In March, I began logging-in to the Thursday night “Live Lessons” at The Virtual Instructor. Although I’ve been a site member since last July, I’d never attended the weekly live sessions, thinking I really didn’t have the skills and knowledge required to take part.
When I saw an announcement that an upcoming lesson would focus on oil pastels, I decided I had to give it a try. I’m very glad I did. Following along as Matt, the virtual instructor himself, demonstrated how to create a beautiful landscape gave me a chance to develop my oil pastel techniques in a friendly setting where I could ask questions if needed. We spent four weeks working on the landscape, and I was very pleased with my finished piece.
The most important thing I got from the class, however, had nothing to do with oil pastel techniques. Time and again, I heard Matt say, “Remember, you are the artist.” We didn’t have to copy the reference photo exactly, he pointed out, nor did we have to follow what he did. If we wanted to use different colors or change the placement of certain elements of the composition, we could.
After finishing the lessons on oil pastels, I continued logging-on each Thursday evening, eager to follow along on the next project. We moved to pastel pencils. I was sure I would enjoy the lessons. I didn’t take a look at the reference photo for the pastel pencil project until the night of the first lesson. Oh, boy! Are you familiar with the term freak out? Well, that’s about what I did when I saw what we were expected to draw.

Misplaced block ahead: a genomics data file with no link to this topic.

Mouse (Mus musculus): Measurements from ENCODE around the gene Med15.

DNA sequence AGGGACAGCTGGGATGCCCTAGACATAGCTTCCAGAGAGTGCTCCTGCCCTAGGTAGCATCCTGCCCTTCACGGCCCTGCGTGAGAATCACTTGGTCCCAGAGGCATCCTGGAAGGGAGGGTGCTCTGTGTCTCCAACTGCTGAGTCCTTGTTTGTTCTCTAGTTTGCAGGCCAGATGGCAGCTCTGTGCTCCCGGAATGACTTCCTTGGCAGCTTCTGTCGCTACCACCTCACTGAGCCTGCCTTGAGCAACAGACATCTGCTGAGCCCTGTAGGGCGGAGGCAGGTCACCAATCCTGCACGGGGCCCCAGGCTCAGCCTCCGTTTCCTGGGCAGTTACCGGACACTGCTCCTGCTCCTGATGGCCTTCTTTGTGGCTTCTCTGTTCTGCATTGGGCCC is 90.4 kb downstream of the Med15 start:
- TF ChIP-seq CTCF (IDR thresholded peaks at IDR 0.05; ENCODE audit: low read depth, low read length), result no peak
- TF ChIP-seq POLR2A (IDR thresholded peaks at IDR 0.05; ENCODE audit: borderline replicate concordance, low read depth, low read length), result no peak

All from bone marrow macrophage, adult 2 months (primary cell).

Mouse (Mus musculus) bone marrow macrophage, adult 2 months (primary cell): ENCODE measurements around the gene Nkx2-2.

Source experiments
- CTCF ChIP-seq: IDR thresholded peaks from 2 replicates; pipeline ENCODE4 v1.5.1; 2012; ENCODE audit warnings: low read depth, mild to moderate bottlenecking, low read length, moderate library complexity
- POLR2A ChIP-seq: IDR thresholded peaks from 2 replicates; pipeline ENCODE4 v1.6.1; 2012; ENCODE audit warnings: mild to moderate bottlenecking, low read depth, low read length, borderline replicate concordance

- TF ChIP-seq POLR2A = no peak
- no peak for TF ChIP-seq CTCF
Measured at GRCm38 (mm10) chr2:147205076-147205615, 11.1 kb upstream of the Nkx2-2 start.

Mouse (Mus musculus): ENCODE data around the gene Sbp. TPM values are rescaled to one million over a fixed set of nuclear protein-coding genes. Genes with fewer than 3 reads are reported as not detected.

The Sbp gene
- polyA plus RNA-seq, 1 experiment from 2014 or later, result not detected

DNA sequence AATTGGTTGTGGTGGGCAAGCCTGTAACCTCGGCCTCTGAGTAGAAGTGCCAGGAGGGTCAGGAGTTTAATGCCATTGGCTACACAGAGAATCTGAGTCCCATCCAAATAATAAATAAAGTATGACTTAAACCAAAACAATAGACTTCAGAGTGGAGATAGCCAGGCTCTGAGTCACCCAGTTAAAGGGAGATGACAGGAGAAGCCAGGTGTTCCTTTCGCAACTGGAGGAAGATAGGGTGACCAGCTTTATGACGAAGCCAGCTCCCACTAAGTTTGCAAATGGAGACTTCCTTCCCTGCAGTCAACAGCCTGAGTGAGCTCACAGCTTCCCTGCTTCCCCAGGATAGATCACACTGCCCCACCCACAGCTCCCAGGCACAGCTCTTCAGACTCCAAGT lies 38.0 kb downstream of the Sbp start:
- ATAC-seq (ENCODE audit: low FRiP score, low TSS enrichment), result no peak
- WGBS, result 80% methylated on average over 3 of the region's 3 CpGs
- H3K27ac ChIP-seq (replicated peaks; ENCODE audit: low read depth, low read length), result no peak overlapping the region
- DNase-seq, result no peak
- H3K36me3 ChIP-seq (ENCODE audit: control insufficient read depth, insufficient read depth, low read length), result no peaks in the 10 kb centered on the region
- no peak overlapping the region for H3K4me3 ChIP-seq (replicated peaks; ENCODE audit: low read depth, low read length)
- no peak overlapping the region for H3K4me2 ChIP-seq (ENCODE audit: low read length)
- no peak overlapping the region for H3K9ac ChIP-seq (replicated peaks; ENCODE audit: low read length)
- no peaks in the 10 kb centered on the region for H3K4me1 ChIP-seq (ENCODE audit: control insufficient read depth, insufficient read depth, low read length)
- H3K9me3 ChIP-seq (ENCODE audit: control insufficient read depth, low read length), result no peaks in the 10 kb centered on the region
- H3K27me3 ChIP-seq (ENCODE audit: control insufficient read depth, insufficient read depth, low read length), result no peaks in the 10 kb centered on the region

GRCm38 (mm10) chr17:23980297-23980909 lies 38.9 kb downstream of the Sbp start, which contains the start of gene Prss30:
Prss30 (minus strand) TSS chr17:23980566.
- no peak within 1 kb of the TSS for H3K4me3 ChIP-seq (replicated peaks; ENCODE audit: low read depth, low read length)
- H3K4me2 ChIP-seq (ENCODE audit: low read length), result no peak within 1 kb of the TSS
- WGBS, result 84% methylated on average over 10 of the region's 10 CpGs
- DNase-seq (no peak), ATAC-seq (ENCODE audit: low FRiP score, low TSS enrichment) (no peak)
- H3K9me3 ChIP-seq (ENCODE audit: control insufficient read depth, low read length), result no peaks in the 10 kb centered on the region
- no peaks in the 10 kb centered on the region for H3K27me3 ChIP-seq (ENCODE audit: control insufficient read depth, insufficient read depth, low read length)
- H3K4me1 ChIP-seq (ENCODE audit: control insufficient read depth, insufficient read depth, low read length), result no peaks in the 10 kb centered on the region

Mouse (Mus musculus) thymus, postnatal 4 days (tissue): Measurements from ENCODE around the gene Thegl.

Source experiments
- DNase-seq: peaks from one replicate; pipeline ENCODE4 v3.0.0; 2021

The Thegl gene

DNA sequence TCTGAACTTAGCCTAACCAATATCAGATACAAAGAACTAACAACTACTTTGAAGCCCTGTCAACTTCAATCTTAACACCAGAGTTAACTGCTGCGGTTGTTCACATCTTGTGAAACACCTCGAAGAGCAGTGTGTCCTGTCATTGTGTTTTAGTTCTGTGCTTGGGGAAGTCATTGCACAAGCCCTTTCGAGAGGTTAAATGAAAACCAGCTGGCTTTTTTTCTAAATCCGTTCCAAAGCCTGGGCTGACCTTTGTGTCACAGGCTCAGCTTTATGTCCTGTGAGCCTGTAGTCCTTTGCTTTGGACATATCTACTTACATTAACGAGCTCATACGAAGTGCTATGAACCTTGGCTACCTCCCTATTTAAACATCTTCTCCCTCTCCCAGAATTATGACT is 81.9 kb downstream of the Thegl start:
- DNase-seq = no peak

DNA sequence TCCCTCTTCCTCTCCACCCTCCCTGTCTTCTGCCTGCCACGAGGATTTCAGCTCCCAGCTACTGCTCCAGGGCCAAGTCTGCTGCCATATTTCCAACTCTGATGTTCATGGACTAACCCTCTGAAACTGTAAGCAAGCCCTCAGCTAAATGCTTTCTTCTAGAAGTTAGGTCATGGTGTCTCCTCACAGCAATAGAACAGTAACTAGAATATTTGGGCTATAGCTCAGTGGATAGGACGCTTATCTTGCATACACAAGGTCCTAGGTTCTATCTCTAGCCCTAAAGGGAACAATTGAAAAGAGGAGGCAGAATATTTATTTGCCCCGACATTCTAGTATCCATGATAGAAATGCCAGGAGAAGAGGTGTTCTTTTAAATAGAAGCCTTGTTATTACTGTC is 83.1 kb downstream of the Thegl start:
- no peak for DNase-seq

Now, that might not sound too frightening. How hard would it be to draw carrots, you’re probably asking? Consider that carrots have lots of greenery growing from their tops, and consider that there were five carrots, and, for me, freaking out was a very logical reaction.
But, hey, I was already logged on. I might as well give it a try.
By the end of the first lesson — these simple carrots turned into a four-week project, and even then, Matt wasn’t completely finished with his — I was amazed. Truly. I would never have undertaken the project on my own, but with Matt’s guidance, I was actually able to create the drawing.
I did make changes, though. My drawing didn’t look exactly like the photo reference, nor did it look exactly like Matt’s drawing. Through the class, over and over, I heard those reassuring words.
“You are the artist.”
Indeed. The carrots were Matt’s, the idea was his, but my drawing was mine alone. I found myself putting in little touches of color here and there. I decided against doing a background, altered the color of one carrot — it was a dark purple in the photograph — and added only a slight bit of shadow. These were my choices, and I was pleased with the results.
I love the feeling of “being an artist”, and now, even more, I love what those words really mean. It means I can do things differently from other artists. It means I can express my own ideas. It means that I can share my own vision of the world.
Since I first embarked on this learning-to-draw journey last June, I’ve heard a lot of advice, but perhaps nothing is more important than this:
“Remember, you are the artist.”